Dyani White Hawk’s LISTEN series features two videos that show the women engaging with cultural activities, which creates a unique experience for the viewer along with the filming locations. As with all of White Hawk’s videography, the videos were filmed on the respective women’s tribal land or only part of what used to be part of the larger areas where their tribes lived before colonization. White Hawk focuses on the natural landscape of the lands as well as the constructions built on the lands.
Leiha Peters – Gëöya’e:s from the Seneca tribe speaks first before transitioning to singing with a child, teaching the language. Beckee Garris – Nya Dapahin Uhri Waharé Memburi from the Catawba Nation sings and recites a poem from a paper. The two videos emphasized the idea White Hawk presents with the LISTEN series, that Native women have been essential to the survival of their languages and culture throughout the colonization of the Native people.
The two videos share one distinctive feature compared to the rest of LISTEN as the subjects are less engaged with directly speaking to the viewer but rather engaging in an activity. Leiha Peters sings with a child to practice the language while Beckee Garris sings and reads a poem. By practicing this, they emphasize that these languages are still very much present in the United States and make listeners aware of this fact. Even without a translation and without knowing what languages are spoken, the viewer still knows what is happening through the women’s body language and life experiences that allow them to know what is happening. It reinforces the theme present throughout the series that we are all connected as human beings, even without knowing the language and a language barrier. It highlights that understanding languages is not needed to have a human connection, to recognize each other’s human qualities and that a language barrier does not prevent viewers from engaging with the work.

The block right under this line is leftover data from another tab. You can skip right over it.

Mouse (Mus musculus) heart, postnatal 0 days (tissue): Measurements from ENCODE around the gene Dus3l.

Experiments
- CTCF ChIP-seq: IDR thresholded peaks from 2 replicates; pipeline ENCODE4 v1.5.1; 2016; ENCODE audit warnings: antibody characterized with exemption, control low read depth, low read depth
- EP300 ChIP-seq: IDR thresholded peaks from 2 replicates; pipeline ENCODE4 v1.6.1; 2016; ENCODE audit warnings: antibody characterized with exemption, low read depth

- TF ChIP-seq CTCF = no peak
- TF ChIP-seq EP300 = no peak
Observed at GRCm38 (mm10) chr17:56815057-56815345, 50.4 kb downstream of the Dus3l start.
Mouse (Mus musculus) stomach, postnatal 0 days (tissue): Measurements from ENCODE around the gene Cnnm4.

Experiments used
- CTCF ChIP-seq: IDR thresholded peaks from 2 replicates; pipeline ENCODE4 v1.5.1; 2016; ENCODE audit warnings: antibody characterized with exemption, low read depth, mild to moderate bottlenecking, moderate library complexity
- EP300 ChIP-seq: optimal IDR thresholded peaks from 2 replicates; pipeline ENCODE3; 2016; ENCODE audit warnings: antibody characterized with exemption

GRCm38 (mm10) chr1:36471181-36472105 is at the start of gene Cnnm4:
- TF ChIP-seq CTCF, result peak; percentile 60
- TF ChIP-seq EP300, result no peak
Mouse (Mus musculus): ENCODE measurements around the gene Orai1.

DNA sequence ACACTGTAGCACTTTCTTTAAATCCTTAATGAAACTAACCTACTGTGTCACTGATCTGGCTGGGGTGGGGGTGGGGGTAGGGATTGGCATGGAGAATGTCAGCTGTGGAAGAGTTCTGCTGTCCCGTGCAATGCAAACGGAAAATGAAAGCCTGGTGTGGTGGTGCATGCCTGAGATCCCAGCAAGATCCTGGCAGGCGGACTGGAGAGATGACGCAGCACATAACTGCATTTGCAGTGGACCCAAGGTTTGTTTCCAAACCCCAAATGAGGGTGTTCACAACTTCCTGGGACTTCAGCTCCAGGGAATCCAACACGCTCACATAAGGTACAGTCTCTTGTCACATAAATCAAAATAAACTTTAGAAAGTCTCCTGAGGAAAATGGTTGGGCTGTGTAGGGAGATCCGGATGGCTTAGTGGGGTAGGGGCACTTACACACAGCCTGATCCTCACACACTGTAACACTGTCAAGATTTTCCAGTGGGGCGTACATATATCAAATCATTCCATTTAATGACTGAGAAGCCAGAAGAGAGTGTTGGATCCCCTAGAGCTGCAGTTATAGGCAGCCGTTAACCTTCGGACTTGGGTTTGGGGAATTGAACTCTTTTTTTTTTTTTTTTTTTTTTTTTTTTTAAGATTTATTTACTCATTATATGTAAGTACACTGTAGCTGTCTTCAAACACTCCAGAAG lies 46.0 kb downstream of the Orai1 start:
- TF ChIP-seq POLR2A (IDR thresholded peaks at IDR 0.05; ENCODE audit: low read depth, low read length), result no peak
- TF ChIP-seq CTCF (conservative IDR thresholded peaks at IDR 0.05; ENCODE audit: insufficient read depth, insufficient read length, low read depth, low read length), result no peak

Singing and poetry were cultural activities that both women practiced. Even without a translation, a viewer knows it is music and poetry. Language and culture are connected, as one could not exist without the other. As White Hawk says, women have played a crucial role in preserving native languages throughout colonization. These two videos show the intersection of the ideas that cultural activities have survived through women such as Leiha Peters and Beckee Garris practicing them while immersing listeners through the arts to further drive home the importance of White Hawk’s work.
-by Audrey Ross, Halsey Institute intern
image: Dyani White Hawk in collaboration with cinematographer Razelle Benally, LISTEN (still), 2020, eight-channel HD video installation with sound, Chapter 1 © Dyani White Hawk, Courtesy of the artist and Bockley Gallery, Minneapolis